Irish people are craftspeople: it’s in our blood and bones to create distinct and timeless pieces of incredible art. And while we may rely on technology for many things today, there are some things that will never replace the skill of an Irish man or woman.
In a collaborative celebration, Jameson Whiskey hosted a once-off event to demonstrate the importance that the past, present and future have a craft that has withstood the test of time.
John Jameson brought his elixir to life in 1780, and the traditions behind each crafted bottle have remained practically the same ever since.
The theme of the day was time, and we began in the AM on a cold Spring morning at Henrietta House; better known as The Irish Writers Museum. However, prior to becoming a museum, this was the home to John Jameson’s great-grandson George Jameson; who was head of the Bow St distillery for 23 years. George came form an era that would see some of the greatest literary geniuses of all time – including James Joyce (who’s favourite drink was rumoured to be Jameson with ginger and lime), Oscar Wilde, Brendan Behan, Bram Stoker, and Jonathan Swift. The events in Dublin in that era are what Inspired the formulation of the legendary brew.
Kildare Street is predominantly known for housing our Irish Parliament, but just a stone’s throw away from the Dáil lies Fitzwilliam underground cellars where Jameson barrels were once handmade, but now return here to be mended. Ger Buckley is a Master Cooper (a Cooper is the name given to the crafts-person who makes barrels) and is a third-generation barrel maker for the Jameson Distillery. Hand-crafted from only one piece of oak, a Cooper must only rely on his hands, eyes and three tools to complete this fundamental task, as it is this barrel made from rich Irish oak that gives Jameson Whiskey it’s distinctive appearance, smell and taste. Ger demonstrated the difficulty and precision needed in building these large barrels from scratch. Each section of wood has a different diameter than the last, making the process tenacious. Why not make each section equal? This would only be applicable If Irish oak was more widely available in large quantities and was cheaper, so the Cooper must skilfully make each piece fit together to securely seal the whiskey inside. Time truly stood still for me here.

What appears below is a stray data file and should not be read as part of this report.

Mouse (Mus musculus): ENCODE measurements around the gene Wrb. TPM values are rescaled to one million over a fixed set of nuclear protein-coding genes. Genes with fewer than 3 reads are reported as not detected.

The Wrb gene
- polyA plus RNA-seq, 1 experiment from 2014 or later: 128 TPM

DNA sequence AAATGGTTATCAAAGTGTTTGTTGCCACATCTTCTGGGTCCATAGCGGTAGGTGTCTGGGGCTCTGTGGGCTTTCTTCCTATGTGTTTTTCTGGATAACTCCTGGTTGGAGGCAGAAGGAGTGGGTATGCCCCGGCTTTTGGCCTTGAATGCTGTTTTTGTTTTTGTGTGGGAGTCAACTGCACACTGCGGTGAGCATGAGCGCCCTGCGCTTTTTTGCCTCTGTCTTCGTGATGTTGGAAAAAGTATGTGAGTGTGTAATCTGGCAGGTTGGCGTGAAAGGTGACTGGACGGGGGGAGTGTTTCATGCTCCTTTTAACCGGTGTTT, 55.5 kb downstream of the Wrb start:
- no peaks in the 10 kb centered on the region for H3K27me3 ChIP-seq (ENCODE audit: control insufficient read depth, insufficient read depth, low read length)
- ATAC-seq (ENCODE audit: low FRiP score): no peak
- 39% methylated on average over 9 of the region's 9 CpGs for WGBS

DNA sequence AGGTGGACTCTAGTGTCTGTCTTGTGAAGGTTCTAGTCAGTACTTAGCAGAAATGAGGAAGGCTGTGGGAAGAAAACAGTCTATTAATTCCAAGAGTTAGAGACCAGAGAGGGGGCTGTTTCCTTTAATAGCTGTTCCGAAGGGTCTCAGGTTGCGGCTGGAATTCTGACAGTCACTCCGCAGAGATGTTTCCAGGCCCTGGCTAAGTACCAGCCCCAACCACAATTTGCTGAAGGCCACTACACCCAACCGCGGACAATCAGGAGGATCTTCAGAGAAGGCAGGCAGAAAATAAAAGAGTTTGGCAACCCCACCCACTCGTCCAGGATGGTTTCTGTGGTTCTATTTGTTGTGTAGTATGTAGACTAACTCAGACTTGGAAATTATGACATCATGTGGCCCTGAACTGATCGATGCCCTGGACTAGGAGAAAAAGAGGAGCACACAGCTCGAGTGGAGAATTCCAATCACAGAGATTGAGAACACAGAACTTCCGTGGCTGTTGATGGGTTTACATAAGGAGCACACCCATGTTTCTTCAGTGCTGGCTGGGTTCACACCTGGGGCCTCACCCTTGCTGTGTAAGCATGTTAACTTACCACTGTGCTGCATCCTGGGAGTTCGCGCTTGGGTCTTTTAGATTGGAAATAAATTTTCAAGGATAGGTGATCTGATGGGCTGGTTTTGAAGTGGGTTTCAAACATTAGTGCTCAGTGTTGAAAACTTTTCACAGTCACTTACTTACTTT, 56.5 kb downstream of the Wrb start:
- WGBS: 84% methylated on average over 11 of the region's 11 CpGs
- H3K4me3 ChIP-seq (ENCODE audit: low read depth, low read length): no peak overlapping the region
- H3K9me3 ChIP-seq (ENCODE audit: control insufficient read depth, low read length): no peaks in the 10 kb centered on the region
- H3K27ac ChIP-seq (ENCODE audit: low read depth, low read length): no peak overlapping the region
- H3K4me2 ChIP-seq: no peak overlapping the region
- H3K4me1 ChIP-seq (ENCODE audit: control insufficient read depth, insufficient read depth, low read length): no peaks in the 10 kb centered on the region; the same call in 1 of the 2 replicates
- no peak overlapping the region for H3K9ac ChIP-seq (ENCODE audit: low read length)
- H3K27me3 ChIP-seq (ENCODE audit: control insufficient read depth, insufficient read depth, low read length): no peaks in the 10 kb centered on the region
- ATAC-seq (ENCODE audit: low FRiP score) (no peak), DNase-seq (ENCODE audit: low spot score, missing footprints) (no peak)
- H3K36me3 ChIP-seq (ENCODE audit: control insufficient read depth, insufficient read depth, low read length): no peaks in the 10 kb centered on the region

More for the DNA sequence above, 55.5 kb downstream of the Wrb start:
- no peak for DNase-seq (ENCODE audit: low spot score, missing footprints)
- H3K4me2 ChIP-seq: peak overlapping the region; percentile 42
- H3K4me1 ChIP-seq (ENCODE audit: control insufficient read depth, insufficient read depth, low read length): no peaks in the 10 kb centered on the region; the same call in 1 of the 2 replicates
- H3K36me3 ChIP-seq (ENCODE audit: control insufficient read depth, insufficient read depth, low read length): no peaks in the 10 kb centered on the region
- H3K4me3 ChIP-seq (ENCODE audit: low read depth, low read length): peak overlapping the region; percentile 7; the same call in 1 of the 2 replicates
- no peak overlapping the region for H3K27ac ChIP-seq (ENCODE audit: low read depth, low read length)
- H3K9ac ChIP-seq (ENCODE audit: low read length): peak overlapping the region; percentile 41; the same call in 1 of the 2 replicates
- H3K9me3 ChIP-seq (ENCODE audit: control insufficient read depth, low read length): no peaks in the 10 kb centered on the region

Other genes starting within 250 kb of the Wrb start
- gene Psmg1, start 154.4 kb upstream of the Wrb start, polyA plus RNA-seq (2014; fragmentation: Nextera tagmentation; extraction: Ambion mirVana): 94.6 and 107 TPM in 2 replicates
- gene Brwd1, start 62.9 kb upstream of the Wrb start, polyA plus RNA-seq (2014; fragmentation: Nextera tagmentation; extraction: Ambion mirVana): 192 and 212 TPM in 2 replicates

In keeping with time, Jameson masterfully embraced the past and future with their latest collaboration. James Earely – designer and influential graff artist from Dublin – was commissioned to create this year’s limited edition bottle. James is perhaps best known for his stained-glass recreations of animals, which are normally magnificent in scale and capture exuberant amounts of colour and imagination. Taking inspiration from his family – who are stained-glass makers – and his love of Dublin, the design explored the technical elements of connectivity within Dublin city; marrying the old Jameson bottle with a new, fresh, and modern lease of life.
Earley got a nice surprise too when he found out that United States President Barack Obama had been gifted his limited addition bottle just in time for St. Patricks Day.
Continuing with the present, the tour concluded in a spectacular secret bar on a popular city centre street. “The Butcher Bar”, located on Georges St, looks every part a butchers until you are guided through a false facade, through a fake freezer and down an old and winding wooden staircase to reveal the beautifully restored secret Jameson bar below. Only used to train Jameson bar staff, the bar will keep with tradition and remain closed to the public. But I can confirm that that this is a place that the Jameson did, in fact, taste better down there.
How have Jameson carried brewing in an age or rapid change? According to an archivist for Irish distilleries , every drop of Jameson that was ever created was recorded, because the Jameson family were committed to innovation:
“One of the things that gives modern Jameson it’s confidence is that we have a strong history of distilling here in Ireland and we’ve learned from it. Every distiller at Jameson has passed on his knowledge to the distiller who succeeded him”.